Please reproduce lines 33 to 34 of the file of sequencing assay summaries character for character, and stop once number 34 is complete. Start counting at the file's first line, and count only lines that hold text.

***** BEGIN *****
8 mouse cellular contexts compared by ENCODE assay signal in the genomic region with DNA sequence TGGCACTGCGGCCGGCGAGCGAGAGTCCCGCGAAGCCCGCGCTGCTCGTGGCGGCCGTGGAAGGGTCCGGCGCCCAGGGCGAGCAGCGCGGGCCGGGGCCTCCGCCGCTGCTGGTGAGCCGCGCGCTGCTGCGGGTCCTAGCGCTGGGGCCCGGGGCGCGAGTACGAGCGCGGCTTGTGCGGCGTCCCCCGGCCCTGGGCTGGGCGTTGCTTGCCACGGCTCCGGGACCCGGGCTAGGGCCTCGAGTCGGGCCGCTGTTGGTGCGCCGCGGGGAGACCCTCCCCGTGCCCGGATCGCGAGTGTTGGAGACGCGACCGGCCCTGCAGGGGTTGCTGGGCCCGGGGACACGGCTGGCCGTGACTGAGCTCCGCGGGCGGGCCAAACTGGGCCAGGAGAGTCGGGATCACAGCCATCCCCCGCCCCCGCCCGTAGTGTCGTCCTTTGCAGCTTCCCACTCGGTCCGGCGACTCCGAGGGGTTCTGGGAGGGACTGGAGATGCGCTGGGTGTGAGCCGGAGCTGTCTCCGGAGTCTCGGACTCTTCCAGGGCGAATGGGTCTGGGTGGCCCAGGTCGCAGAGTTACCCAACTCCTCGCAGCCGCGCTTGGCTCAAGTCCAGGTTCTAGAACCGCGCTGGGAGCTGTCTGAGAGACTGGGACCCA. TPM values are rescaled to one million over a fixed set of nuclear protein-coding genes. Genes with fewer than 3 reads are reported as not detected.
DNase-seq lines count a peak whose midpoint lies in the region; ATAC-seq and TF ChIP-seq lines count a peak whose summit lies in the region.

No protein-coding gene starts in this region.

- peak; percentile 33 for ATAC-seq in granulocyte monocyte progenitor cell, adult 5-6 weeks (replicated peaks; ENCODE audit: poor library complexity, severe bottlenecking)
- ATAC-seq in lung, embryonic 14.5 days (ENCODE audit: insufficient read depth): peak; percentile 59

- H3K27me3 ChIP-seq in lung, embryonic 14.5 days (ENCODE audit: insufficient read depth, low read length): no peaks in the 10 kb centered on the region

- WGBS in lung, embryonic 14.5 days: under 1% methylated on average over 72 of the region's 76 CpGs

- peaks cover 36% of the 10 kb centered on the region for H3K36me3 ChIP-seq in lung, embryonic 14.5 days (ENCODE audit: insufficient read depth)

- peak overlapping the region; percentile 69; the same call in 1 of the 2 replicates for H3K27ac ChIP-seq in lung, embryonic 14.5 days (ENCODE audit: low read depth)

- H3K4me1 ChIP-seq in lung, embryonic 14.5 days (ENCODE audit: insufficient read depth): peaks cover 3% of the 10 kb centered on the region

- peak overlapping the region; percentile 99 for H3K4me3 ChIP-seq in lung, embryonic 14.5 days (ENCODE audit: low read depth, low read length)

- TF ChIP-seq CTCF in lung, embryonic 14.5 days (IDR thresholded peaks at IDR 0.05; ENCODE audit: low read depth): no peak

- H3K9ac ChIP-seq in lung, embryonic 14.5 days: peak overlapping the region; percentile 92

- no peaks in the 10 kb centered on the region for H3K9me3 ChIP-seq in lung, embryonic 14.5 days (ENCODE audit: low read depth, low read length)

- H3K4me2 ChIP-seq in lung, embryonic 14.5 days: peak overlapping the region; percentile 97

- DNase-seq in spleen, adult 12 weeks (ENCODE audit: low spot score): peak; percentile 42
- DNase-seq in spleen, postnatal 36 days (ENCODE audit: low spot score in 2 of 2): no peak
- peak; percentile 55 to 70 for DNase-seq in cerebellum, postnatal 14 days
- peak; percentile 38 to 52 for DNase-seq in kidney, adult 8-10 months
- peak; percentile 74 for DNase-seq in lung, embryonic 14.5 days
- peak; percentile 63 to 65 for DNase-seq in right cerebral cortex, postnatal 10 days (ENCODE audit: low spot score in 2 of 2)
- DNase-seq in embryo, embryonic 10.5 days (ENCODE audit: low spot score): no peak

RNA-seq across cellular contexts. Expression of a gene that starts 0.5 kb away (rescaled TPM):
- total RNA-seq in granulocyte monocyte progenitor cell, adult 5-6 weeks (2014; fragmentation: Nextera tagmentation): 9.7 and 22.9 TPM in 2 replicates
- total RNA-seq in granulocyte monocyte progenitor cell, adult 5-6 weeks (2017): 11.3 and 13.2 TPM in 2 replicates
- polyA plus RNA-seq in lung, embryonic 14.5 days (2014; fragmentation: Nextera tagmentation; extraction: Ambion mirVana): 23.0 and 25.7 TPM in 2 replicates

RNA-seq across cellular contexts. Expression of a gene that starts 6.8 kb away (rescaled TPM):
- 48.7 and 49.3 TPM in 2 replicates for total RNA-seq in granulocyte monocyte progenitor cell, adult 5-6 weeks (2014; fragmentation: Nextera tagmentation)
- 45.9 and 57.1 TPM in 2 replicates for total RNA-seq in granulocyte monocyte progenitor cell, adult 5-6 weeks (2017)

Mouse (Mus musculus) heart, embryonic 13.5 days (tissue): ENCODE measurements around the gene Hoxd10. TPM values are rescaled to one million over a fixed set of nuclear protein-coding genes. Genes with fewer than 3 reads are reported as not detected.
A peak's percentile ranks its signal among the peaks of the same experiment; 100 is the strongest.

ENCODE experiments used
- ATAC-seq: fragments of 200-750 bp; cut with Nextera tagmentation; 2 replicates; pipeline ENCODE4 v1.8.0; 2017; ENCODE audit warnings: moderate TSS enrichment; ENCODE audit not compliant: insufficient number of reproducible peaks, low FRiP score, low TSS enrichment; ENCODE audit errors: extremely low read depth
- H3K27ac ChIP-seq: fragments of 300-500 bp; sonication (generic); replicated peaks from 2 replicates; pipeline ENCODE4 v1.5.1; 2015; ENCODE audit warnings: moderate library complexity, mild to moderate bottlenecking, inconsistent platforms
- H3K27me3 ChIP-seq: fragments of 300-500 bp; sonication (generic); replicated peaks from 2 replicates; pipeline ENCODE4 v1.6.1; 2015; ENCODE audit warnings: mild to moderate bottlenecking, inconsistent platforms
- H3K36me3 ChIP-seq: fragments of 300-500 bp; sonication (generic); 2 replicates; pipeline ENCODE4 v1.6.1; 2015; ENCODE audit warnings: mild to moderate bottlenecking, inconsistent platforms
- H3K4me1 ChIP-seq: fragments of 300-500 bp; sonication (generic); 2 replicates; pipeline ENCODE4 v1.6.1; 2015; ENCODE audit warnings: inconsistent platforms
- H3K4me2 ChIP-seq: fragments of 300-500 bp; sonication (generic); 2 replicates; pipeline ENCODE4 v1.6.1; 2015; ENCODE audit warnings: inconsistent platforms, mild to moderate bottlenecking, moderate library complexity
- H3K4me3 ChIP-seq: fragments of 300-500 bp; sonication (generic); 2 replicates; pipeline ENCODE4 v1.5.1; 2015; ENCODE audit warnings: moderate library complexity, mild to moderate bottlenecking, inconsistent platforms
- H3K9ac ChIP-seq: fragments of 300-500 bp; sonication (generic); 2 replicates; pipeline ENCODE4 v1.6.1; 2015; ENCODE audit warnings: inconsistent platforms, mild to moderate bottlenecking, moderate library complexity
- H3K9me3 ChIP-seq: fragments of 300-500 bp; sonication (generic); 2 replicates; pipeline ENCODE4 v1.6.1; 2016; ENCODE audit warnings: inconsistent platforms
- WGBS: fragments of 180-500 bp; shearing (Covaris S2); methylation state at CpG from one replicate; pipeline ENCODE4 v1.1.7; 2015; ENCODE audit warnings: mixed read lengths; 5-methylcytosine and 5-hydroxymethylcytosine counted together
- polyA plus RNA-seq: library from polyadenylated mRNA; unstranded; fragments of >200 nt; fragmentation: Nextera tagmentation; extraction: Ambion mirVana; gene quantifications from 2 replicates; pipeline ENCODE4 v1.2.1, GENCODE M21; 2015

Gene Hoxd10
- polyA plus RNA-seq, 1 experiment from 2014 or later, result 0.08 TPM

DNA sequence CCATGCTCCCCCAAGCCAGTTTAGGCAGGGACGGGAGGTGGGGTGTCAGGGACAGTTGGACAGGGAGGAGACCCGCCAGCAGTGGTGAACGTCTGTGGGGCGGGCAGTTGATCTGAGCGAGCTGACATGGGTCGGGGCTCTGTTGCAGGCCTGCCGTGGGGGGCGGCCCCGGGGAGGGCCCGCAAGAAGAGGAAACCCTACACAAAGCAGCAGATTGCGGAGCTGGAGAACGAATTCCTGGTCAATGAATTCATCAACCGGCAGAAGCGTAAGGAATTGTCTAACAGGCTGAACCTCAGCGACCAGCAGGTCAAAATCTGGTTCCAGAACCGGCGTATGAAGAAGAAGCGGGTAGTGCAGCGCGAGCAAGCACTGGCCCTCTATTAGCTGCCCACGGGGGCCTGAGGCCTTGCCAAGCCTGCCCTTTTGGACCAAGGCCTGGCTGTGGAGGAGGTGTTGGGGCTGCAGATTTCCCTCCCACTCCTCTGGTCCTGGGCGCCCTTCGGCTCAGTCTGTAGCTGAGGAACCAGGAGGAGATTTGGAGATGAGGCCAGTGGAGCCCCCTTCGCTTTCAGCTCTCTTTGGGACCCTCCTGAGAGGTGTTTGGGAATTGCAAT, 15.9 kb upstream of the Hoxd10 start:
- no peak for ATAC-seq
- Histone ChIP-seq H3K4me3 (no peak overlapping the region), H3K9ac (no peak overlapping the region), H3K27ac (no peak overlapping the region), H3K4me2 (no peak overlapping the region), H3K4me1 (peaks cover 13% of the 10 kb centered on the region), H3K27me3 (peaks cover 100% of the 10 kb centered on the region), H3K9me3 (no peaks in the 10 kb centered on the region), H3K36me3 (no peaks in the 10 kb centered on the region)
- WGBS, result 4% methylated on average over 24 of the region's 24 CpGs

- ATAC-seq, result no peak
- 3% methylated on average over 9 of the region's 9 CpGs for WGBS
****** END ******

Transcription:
- ATAC-seq: fragments of 200-750 bp; cut with Nextera tagmentation; 2 replicates; pipeline ENCODE4 v1.8.0; 2017; ENCODE audit warnings: moderate TSS enrichment; ENCODE audit not compliant: insufficient number of reproducible peaks, low FRiP score, low TSS enrichment; ENCODE audit errors: extremely low read depth
- H3K27ac ChIP-seq: fragments of 300-500 bp; sonication (generic); replicated peaks from 2 replicates; pipeline ENCODE4 v1.5.1; 2015; ENCODE audit warnings: moderate library complexity, mild to moderate bottlenecking, inconsistent platforms